Writer: Nick Spencers / Artists: Ryan Ottley, Dan Hipp, and Kev Walker / Marvel Comic
If nothing else, this comic was as weird as it was good. This monster of a comic (really? 60 pages for issue 25?) took quite a few directions. The main stories were 100% influenced by the release of Spider-Man: Far From Home, and it worked. Spider-Man is late meeting Mary Jane at the theater *movie,* because he’s following up on Curt Connors a.k.a the Lizard. The Lizard is locked up and guarded by giant robots and drones *movie*. It turns out that his predicament as a prisoner is self-inflicted as Connors does not trust himself not to hurt his family. Mary Jane has her own adventure as the new Electro has interrupted the theater in a Black Mirror/Crowded-style social media hostage situation. The target is the main actress of the show, a model/actress rival to MJ in her days in the public eye. These two main stories further one and introduce another threat looming over Spider-Man’s head.
I won’t get into the side stories, because they were not compelling. The main line, though, was clearly written for my fellow late 20’s early 30’s crowd. Both Spider-Man and Mary Jane were going through a thought process of reflection of their early adult life. They think about the decisions they made when they were presumably in their late teens and early twenties. It means something for the millennial generation in a genre that really focuses on the very young and the “established adult.” I liked listening to Mary Jane think back about her passions as an older girl, thinking about the nuances of stagecraft even though she tells herself she’s over that part of her life. I was like, damn Mary Jane stop telling me about myself. You bet your ass I tell myself I’m over caring about what people think of me and how I look the way that idea consumes your life in your teens and early twenties. But then I catch myself thinking about how good I feel in a fresh outfit, and it takes a certain maturity to accept that part of yourself and not be apologetic for it. So, I see you, Spencer. And the decision to have Spider-Man go back to school is so relevant to my life that I had to look out my window and make sure Nick Spencer wasn’t out there with a camera.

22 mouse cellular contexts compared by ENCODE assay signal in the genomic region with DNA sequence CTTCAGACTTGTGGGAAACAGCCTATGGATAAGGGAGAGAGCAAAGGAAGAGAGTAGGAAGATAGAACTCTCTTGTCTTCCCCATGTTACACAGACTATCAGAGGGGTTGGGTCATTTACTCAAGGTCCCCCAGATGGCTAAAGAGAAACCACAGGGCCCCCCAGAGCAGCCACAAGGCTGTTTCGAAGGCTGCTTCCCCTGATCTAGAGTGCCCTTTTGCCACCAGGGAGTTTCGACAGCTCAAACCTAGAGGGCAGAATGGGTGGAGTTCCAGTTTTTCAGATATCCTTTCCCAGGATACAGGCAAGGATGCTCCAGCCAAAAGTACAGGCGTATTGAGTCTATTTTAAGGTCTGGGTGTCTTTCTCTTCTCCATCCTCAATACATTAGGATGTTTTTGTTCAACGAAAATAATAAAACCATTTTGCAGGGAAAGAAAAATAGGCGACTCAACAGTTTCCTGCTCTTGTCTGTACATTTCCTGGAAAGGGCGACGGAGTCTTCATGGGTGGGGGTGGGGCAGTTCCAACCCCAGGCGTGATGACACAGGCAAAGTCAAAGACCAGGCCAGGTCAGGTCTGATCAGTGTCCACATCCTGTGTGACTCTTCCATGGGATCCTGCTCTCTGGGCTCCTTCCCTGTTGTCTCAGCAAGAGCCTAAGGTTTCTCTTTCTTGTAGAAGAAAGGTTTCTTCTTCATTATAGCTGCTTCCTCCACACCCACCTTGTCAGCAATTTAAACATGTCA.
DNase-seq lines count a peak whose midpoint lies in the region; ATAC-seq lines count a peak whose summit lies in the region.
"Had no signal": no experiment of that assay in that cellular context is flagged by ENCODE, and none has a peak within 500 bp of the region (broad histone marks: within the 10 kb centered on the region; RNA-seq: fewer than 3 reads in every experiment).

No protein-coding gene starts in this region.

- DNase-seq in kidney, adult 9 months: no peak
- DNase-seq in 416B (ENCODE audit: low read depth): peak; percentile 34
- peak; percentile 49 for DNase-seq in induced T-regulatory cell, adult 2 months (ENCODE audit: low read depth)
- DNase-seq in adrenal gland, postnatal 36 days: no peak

Among all the Spider-craziness, I really hope this theme of mid-life self-improvement and reflection remains a center in this Spider-Man saga.
8 “Singing Dr. Doom’s” out of 10
Reading Amazing Spider-Man? Find BNP’s other reviews of the series here.